UPDATE 2015-03-07: from US DoD PERSEREC: Counterintelligence Reporting Essentials (CORE) – A Practical Guide for Reporting Counterintelligence and Security Indicators (.pdf, 2005; mirror) and Reporting of Counterintelligence and Security Indicators by Supervisors and Coworkers (.pdf, 2005; mirror).
The below is an excerpt from the United States DoD Directive 5240.06 on Counterintelligence Awareness and Reporting (CIAR) (.pdf, 2011; updated 2017; mirror) as published at
www.dtic.mil www.esd.whs.mil: “All DoD personnel shall receive CIAR training in accordance with this Directive (…) within 90 days of initial assignment or employment (…) and every 12 months thereafter“. Table 3 is specifically related to cyber threats.
5. REPORTABLE CONTACTS, ACTIVITIES, INDICATORS, AND BEHAVIORS.
Tables 1 through 3 contain reportable contacts, activities, indicators, behaviors, and cyber threats associated with FIEs.
a. Table 1. Personnel who fail to report the contacts, activities, indicators, and behaviors in items 1 through 22 are subject to punitive action in accordance with section 2 of this enclosure. The activities in items 23 and 24 are reportable, but failure to report these activities may not alone serve as the basis for punitive action.
Table 1. Reportable Foreign Intelligence Contacts, Activities, Indicators, and Behaviors
- When not related to official duties, contact with anyone known or believed to have information of planned, attempted, actual, or suspected espionage, sabotage, subversion, or other intelligence activities against DoD facilities, organizations, personnel, or information systems. This includes contact through SNS that is not related to official duties.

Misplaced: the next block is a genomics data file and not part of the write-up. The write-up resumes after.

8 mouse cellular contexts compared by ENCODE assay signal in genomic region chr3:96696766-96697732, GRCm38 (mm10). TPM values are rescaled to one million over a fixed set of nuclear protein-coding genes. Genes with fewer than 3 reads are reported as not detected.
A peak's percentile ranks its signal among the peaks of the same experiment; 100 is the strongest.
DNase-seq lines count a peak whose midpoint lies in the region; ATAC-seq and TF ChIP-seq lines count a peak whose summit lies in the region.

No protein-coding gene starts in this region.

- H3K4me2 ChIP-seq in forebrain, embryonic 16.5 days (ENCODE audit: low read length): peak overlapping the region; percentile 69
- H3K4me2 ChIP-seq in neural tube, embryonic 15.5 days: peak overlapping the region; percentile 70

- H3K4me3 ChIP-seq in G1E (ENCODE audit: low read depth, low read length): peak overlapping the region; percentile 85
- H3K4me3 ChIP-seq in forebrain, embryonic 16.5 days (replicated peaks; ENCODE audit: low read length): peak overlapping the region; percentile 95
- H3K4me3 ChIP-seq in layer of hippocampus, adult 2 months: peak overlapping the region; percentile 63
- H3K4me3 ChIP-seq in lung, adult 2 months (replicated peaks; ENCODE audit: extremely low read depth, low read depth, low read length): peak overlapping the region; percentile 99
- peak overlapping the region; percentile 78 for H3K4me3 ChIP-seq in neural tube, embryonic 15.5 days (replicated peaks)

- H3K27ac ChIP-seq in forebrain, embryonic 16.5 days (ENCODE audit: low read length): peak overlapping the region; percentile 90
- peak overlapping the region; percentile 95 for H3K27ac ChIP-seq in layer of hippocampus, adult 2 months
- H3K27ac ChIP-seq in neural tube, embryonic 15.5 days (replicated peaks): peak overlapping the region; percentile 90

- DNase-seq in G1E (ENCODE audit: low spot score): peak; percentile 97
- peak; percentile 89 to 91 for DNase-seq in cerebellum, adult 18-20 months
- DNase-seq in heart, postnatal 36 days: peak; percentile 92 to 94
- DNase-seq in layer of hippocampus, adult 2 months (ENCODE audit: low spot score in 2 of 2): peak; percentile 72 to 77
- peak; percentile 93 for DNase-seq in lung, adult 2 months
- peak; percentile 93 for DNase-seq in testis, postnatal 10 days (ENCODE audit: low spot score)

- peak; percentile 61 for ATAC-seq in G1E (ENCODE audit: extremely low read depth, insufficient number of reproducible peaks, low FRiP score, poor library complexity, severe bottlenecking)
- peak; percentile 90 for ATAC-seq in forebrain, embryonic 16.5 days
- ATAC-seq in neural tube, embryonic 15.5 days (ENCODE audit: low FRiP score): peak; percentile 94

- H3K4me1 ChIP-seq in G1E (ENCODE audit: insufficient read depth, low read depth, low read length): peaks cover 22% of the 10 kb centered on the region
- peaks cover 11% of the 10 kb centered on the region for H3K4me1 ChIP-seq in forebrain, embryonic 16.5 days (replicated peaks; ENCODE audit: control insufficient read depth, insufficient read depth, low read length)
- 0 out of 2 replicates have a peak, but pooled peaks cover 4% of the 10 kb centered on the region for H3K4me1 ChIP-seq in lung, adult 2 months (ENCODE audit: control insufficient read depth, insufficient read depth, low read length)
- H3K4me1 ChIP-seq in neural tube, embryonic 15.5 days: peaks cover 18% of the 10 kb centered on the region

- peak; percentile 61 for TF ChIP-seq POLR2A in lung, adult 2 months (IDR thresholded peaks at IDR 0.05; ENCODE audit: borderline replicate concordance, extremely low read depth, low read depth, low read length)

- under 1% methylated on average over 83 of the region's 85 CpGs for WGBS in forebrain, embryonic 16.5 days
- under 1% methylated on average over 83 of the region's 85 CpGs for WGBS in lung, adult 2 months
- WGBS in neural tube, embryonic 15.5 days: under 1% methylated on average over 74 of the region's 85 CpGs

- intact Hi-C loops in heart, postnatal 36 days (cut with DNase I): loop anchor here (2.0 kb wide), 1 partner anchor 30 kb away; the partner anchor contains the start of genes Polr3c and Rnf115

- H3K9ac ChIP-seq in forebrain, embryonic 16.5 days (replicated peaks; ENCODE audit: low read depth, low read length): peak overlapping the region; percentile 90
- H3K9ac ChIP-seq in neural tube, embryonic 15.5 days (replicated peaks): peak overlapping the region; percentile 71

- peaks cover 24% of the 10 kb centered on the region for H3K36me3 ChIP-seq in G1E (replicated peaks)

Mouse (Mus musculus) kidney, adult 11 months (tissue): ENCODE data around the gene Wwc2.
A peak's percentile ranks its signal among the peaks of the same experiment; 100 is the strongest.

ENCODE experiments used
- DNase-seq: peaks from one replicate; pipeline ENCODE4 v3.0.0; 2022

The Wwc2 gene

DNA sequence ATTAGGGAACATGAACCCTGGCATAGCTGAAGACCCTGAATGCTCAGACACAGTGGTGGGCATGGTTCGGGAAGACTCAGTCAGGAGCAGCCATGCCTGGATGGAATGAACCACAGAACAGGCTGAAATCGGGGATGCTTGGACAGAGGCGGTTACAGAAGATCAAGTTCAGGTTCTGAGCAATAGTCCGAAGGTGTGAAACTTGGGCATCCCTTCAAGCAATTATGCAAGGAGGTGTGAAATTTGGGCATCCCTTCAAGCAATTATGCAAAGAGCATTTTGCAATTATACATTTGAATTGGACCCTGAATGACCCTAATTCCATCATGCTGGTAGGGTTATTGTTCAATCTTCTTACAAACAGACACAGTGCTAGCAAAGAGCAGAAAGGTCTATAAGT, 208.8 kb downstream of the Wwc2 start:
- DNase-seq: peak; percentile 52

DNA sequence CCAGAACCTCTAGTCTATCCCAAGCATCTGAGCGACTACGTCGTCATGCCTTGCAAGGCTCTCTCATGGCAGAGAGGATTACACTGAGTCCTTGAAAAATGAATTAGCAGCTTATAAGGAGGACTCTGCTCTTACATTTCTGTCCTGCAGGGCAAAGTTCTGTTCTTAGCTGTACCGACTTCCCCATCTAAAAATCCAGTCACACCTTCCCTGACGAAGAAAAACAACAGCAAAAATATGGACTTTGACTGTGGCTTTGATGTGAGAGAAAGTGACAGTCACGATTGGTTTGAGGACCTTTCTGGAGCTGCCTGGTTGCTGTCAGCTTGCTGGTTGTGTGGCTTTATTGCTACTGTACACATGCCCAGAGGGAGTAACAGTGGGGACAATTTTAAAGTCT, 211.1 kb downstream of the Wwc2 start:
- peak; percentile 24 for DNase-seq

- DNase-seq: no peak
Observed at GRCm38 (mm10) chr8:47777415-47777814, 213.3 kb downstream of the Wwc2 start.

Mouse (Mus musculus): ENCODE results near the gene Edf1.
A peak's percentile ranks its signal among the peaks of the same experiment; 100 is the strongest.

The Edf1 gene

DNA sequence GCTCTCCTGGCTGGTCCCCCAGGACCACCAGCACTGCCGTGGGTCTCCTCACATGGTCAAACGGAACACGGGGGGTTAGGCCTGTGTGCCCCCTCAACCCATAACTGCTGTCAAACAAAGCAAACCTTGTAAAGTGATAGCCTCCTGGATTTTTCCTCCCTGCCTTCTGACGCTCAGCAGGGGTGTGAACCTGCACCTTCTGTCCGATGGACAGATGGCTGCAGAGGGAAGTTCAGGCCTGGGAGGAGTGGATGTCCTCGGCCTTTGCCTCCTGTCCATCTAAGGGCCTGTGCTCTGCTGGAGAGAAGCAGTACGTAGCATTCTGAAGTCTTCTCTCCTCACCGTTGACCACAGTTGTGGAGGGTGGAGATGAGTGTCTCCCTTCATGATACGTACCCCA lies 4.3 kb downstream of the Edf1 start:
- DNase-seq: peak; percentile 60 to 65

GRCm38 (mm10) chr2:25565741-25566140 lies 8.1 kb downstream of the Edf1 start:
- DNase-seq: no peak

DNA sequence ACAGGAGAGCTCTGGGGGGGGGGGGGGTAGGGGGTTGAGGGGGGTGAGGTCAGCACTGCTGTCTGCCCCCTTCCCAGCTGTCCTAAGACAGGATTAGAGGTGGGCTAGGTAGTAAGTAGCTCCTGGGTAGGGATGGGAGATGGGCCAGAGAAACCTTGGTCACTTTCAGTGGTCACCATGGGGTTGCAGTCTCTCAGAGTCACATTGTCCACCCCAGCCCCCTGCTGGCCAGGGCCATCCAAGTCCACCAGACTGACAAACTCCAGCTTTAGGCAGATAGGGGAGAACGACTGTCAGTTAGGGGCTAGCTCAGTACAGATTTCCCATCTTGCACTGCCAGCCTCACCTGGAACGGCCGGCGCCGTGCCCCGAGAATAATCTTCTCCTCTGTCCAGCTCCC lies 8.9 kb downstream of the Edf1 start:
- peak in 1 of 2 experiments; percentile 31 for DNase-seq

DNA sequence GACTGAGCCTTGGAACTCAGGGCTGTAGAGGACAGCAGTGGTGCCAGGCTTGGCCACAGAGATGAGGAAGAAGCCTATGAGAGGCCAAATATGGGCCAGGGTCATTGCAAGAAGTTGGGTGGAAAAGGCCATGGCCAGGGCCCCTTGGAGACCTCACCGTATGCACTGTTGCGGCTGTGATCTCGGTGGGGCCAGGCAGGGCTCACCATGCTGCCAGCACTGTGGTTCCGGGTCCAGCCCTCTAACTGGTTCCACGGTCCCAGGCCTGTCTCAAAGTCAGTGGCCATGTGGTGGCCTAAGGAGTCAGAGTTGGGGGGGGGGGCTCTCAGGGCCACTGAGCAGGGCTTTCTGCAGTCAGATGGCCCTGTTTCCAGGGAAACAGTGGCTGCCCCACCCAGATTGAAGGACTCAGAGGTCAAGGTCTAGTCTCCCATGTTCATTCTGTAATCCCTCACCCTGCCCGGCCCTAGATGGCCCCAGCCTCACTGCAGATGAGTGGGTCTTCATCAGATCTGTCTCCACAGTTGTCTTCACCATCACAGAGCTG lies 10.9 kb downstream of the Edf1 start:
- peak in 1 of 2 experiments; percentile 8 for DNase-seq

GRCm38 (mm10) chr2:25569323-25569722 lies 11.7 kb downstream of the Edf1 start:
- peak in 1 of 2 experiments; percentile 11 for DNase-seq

- Contact with an individual who is known or suspected of being associated with a foreign intelligence or security organization.
- Visits to foreign diplomatic facilities that are unexplained or inconsistent with an individual’s official duties.
- Acquiring, or permitting others to acquire, unauthorized access to classified or sensitive information systems.
- Attempts to obtain classified or sensitive information by an individual not authorized to receive such information.
- Persons attempting to obtain access to sensitive information inconsistent with their duty requirements.
- Attempting to expand access to classified information by volunteering for assignments or duties beyond the normal scope of responsibilities.
- Discovery of suspected listening or surveillance devices in classified or secure areas.
- Unauthorized possession or operation of cameras, recording devices, computers, and communication devices where classified information is handled or stored.
- Discussions of classified information over a non-secure communication device.
- Reading or discussing classified or sensitive information in a location where such activity is not permitted.